Easton Press Euripides books

Euripides: Medea, Hippolytus, The Bacchae - 100 Greatest Books Ever Written - 1980
Euripides - Harvard Classics - 1993

Franklin Library Euripides books

Euripides Plays - 100 Greatest Books of All Time - 1976
The Great Greek Tragedies of Aeschylus, Sophocles and Euripides - Oxford Library of The World's Greatest Books - 1982
Plays of Euripides - Great Books of the Western World - 2 volumes 1983, 1984


Euripides biography

Euripides, one of the great ancient Greek playwrights, was born around 480 BCE in Salamis, a small island near Athens. He became a prominent figure in the world of classical Greek theater during the Golden Age of Athens, alongside fellow playwrights Aeschylus and Sophocles. Euripides' life unfolded against the backdrop of political, social, and cultural changes in ancient Greece. Little is known about Euripides' early life and education, but he emerged as a prolific dramatist, leaving behind a legacy that significantly impacted the art of tragedy. Euripides wrote around 92 plays, although only 19 have survived in complete form. Some of his most famous works include Medea, The Bacchae, and The Trojan Women.

Euripides' approach to tragedy was distinct from his contemporaries. He challenged traditional conventions, introducing more complex characters and exploring the psychological depths of his protagonists. His plays often delved into the darker aspects of human nature, portraying characters with conflicting motives and moral ambiguities. Euripides was known for his keen observation of society and his willingness to question traditional beliefs and norms. The playwright was awarded the prestigious honor of winning the Athenian drama competition multiple times, yet he faced criticism during his lifetime for deviating from conventional norms. He moved away from idealized heroes and explored the vulnerabilities of human nature, making his characters more relatable and, at times, sympathetic.

Euripides spent a considerable part of his life in Athens, but historical records suggest that he also traveled to the court of King Archelaus in Macedonia. His later years may have been marked by relative seclusion, and he is said to have died in Macedonia around 406 BCE. Despite initial controversies and criticisms, Euripides' works gained increasing popularity after his death. His plays continued to be performed, and his influence extended into later periods, inspiring playwrights and thinkers throughout the centuries. Euripides' legacy lies not only in his innovations within the realm of tragedy but also in his profound exploration of the human condition, making his contributions to ancient Greek theater timeless and enduring.



Euripides was one of the most popular and controversial of all the Greek tragedians, and his plays are marked by an independence of thought, ingenious dramatic devices, and a subtle variety of register and mood. Medea, is a story of betrayal and vengeance. Medea, incensed that her husband Jason would leave her for another after the many sacrifices she has made for him, murders both his new bride and their own children in revenge. It is an excellent example of the prominence and complexity that Euripides gave to female characters.

One of the most powerful and enduring of Greek tragedies, Medea centers on the myth of Jason, leader of the Argonauts, who has won the dragon-guarded treasure of the Golden Fleece with the help of the sorceress Medea. Having married Medea and fathered her two children, Jason abandons her for a more favorable match, never suspecting the terrible revenge she will take.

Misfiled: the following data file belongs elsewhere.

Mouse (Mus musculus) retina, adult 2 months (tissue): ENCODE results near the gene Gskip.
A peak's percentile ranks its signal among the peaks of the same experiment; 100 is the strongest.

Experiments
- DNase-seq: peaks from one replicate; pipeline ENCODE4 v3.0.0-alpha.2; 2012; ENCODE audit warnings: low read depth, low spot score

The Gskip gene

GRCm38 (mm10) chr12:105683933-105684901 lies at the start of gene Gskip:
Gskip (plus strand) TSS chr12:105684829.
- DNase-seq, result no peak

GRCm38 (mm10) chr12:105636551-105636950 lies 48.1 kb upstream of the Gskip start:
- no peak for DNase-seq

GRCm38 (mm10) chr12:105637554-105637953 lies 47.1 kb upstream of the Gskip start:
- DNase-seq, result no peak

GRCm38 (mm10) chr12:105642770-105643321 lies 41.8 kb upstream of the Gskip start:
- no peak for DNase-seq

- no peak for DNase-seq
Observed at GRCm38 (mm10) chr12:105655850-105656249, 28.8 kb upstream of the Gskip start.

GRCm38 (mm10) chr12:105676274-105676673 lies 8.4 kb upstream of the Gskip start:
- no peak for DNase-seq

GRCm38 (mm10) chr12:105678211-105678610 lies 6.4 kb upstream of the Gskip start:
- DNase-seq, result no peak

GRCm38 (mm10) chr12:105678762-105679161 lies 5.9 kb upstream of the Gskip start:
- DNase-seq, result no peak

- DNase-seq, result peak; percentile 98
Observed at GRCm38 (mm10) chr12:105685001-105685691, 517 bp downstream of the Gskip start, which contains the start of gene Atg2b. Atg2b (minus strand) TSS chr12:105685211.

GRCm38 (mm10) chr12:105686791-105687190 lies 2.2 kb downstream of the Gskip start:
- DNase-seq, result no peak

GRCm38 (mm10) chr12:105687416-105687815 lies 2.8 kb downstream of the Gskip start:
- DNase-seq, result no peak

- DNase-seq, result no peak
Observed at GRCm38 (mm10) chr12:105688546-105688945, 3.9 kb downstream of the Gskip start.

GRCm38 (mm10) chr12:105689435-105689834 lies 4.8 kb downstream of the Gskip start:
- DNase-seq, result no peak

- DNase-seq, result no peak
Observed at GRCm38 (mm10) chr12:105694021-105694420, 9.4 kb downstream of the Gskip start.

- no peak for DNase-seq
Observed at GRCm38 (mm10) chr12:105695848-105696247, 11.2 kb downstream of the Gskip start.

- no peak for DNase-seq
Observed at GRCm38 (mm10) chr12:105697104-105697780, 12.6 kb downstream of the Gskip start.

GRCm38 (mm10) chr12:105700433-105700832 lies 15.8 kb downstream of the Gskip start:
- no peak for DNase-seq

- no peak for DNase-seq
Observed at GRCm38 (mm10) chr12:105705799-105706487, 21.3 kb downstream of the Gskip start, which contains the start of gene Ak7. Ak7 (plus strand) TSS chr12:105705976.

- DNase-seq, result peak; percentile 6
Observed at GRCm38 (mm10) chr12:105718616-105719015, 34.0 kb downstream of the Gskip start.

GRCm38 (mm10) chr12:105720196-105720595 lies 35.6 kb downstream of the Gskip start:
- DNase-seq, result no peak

Euripides' masterly portrayal of the motives fiercely driving Medea's pursuit of vengeance for her husband's insult and betrayal has held theater audiences spellbound for more than twenty centuries.


Hippolytos or Hippolytus

No play of Euripides is more admired than Hippolytus. The tale of a married woman stirred to passion for a younger man was traditional, but Euripides modified this story and blended it with one of divine vengeance to create a masterpiece of tension, pathos, and dramatic power. In this play, Phaedra fights nobly but unsuccessfully against her desire for her stepson Hippolytus, while the young man risks his life to keep her passion secret. Both of them, constrained by the overwhelming force of divine power and human ignorance, choose to die in order to maintain their virtue and their good names.

In most versions of the Hippolytos myth, Phaidra is depicted as an utterly debauched character, a woman reduced to shamelessness by the power of Aphrodite. In Euripides' Hippolytos, however informed by the playwright's moral and religious fascination we find a Phaidra resisting the goddess of love with all her strength, though in the end unsuccessfully. Phaidra becomes a tragic foil for Hippolytos, making his superhuman virtue at once believable and understandable.

The Bacchae

Euripides' classic drama about the often mortifying consequences of the unbridled and frequently hysterical celebration of the feast of Dionysus, the God of wine.

Based on the Greek myth of the god Dionysus's punishment of King Pentheus and his mother Agave, Williams' The Bacchae of Euripides is a unique interpretation of one of the most celebrated plays in the history of dramatic theater.

When Dionysus (in disguise) attempts to spread his cult among the people (especially the women) of Thebes, their king, Pentheus, imprisons Dionysus and tries to suppress his cult. The king's misguided attempt to thwart the will of a god leads to catastrophe. Full of striking scenes, frenzied emotion, and choral songs of great power and beauty, the play is a fine example of Euripides' ability to exploit and manipulate traditional Greek myth to serve his own ends in probing man's psychological makeup and understanding of himself.

Bacchae is suitable for students of both Classical Civilisation and Drama.

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